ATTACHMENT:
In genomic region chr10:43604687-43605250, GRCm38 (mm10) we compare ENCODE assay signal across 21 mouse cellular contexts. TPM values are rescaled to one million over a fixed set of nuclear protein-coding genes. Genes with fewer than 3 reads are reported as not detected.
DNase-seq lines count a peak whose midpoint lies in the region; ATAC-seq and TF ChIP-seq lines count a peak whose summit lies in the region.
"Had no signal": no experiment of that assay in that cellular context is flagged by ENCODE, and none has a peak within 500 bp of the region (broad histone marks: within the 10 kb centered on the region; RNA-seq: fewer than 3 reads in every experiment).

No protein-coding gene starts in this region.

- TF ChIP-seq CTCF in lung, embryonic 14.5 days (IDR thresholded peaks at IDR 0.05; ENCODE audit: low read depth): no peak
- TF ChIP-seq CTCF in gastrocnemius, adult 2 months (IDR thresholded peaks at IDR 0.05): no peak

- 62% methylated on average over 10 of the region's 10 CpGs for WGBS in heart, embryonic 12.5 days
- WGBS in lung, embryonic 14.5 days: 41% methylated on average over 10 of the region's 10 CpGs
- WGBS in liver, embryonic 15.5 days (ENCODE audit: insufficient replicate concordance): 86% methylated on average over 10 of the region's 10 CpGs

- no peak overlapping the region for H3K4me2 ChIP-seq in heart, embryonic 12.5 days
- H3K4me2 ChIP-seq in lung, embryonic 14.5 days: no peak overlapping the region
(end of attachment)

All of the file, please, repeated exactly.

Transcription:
In genomic region chr10:43604687-43605250, GRCm38 (mm10) we compare ENCODE assay signal across 21 mouse cellular contexts. TPM values are rescaled to one million over a fixed set of nuclear protein-coding genes. Genes with fewer than 3 reads are reported as not detected.
DNase-seq lines count a peak whose midpoint lies in the region; ATAC-seq and TF ChIP-seq lines count a peak whose summit lies in the region.
"Had no signal": no experiment of that assay in that cellular context is flagged by ENCODE, and none has a peak within 500 bp of the region (broad histone marks: within the 10 kb centered on the region; RNA-seq: fewer than 3 reads in every experiment).

No protein-coding gene starts in this region.

- TF ChIP-seq CTCF in lung, embryonic 14.5 days (IDR thresholded peaks at IDR 0.05; ENCODE audit: low read depth): no peak
- TF ChIP-seq CTCF in gastrocnemius, adult 2 months (IDR thresholded peaks at IDR 0.05): no peak

- 62% methylated on average over 10 of the region's 10 CpGs for WGBS in heart, embryonic 12.5 days
- WGBS in lung, embryonic 14.5 days: 41% methylated on average over 10 of the region's 10 CpGs
- WGBS in liver, embryonic 15.5 days (ENCODE audit: insufficient replicate concordance): 86% methylated on average over 10 of the region's 10 CpGs

- no peak overlapping the region for H3K4me2 ChIP-seq in heart, embryonic 12.5 days
- H3K4me2 ChIP-seq in lung, embryonic 14.5 days: no peak overlapping the region